Updated | The writer-director Kenneth Lonergan listens to his characters with the gentle forbearance of a Catholic priest receiving confession from his more error-prone parishioners—unshocked by what he hears, even quietly amused, generous with the absolutions. In Lonergan’s third film, Manchester by the Sea, Casey Affleck plays Lee Chandler, a taciturn janitor who lives alone in a basement in Boston and spends his days scrubbing toilets, shoveling snow, doing odd handyman jobs. Hands jammed into his pockets, Lee seems a million miles away, eyes hazing over in conversations, small talk or flirtation striking him like a fly on a windscreen. You can practically feel the dead air around him. When he drinks, alone in a bar, he drinks to oblivion, and when someone looks at him the wrong way, he picks a fight almost like a kid rolling his eyes at his teacher, accepting the battering as his daily due—the tax on his existence.
What is with this guy? What happened to Lee? We don’t find out until about an hour into the film, after Lee is summoned back to his hometown of Manchester, a small fishing community on Boston’s north shore, by the news that his older brother Joe (Kyle Chandler) has died. Moreover, Lee has been given custody of Joe’s brittle, pithy-tongued teenage son, Patrick (Lucas Hedges). Patrick’s mother is an alcoholic—out of the picture. Meanwhile, there are funeral arrangements to be made, pizzas to be microwaved and two girlfriends to be shuffled. “Am I supposed to tell you to use a condom?” Lee asks Patrick; he’s a wholly reluctant step-parent.
In some ways, Manchester by the Sea is a development of Lonergan’s 2000 debut, You Can Count on Me , one of the most moving films of the noughties, about a brother and sister who lose their parents as kids and come together again as adults to raise the sister’s young son. Makeshift parents, reluctantly recruited from within the same family, clearly intrigue Lonergan: He followed with Margaret (2011), the story of a young girl, her existence poisoned by a fatal bus accident, who must find her own way in a post-9/11 New York. Held up for years in the editing process and the subject of litigation between Lonergan and the film’s producers, Margaret was, upon its release, deemed a wounded masterpiece by critics sensing a replay of the old Orson Welles story: Auteur mangled by the studio system. The film had all the spectral beauty and pathos peculiar to shipwrecks, but it was a wreck nonetheless.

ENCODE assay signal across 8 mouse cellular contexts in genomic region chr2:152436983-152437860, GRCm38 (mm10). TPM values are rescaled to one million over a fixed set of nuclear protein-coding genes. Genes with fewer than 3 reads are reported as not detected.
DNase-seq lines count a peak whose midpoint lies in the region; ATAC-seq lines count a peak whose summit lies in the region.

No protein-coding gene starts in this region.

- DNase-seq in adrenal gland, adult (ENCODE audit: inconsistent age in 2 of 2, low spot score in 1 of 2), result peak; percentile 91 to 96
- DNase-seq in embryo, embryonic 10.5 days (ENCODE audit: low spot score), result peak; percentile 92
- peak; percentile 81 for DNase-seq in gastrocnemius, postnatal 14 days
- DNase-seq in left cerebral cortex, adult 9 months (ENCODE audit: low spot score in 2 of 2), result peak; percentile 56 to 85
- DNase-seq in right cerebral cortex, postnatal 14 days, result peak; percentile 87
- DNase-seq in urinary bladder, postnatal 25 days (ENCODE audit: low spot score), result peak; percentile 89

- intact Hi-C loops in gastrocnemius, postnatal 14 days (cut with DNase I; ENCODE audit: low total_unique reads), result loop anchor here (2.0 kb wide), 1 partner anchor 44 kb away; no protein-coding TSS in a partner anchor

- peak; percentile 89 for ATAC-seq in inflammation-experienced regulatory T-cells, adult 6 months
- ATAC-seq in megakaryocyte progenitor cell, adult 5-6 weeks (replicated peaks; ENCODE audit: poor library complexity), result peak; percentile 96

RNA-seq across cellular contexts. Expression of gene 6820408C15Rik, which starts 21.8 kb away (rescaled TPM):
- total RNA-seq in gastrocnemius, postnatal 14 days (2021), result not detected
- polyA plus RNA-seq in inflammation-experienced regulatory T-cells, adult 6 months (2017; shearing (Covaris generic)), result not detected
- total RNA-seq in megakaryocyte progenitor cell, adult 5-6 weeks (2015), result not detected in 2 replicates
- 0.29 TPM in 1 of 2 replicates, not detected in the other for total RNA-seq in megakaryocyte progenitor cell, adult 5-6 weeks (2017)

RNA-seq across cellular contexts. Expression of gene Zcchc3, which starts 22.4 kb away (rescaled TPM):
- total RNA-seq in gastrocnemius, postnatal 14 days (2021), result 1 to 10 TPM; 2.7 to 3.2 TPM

In Manchester by the Sea, the ship sails beautifully from beginning to end. Flashbacks invite us to happier times for Lee, his wife, Randi (Michelle Williams), and their three kids before, finally, the plot’s turning point is revealed: a lightning strike of Sophoclean intensity, playing out to the sound of Albinoni’s Adagio in G Minor, that resists easy description. As does the film. It isn’t a weepie, although its classical score tugs it close to such tastefully lachrymose classics as Robert Redford’s Ordinary People. Nor is it one of those bittersweet indies that cunningly entwine tragedy with comedy of family dysfunction, though it is full of bickering families who drink too much.
Much of the movie simply follows as Lee keeps company with Patrick—driving him to school, band practice or one of his girlfriends’ houses. A scene in a hospital turns into a family fight. Grief plays out over frozen chicken. “I can’t believe we’re having this conversation now,” says a girlfriend of Patrick’s, as news of his father’s death segues into a discussion of the merits of Star Trek . Lonergan has done his writing a huge favor by forcing his story’s heartbreak to peep from behind these tough, flinty New England exteriors, where it must jostle with sarcasm and world-class needling. For all its tragedy, the film sings with sharp, clear truths about human motivation and behavior. The humor deepens the heartache, and the heartache sharpens the humor.
Lonergan found the right man in Affleck, standing stony-faced while others weep, his performance a master class in submerged feeling. Every gesture carries the faint rumblings of an internal avalanche. But it’s Williams who stuns, in the course of a single, astonishing dialogue toward the end of the film, after she and Lee run into each other at a supermarket. If this actress were put on earth to do one thing only, it would be this scene. “I’ve got nothing big to say,” she says, tearing up behind agonized small talk. And then heaven’s vault cracks.
Editor's note: An earlier version of this article included one sentence that was inadvertently copied from a New York Times review of the same film. The sentence has now been removed. We sincerely apologize for this oversight and have reached out to the New York Times to express our regret.
Read more from Newsweek.com: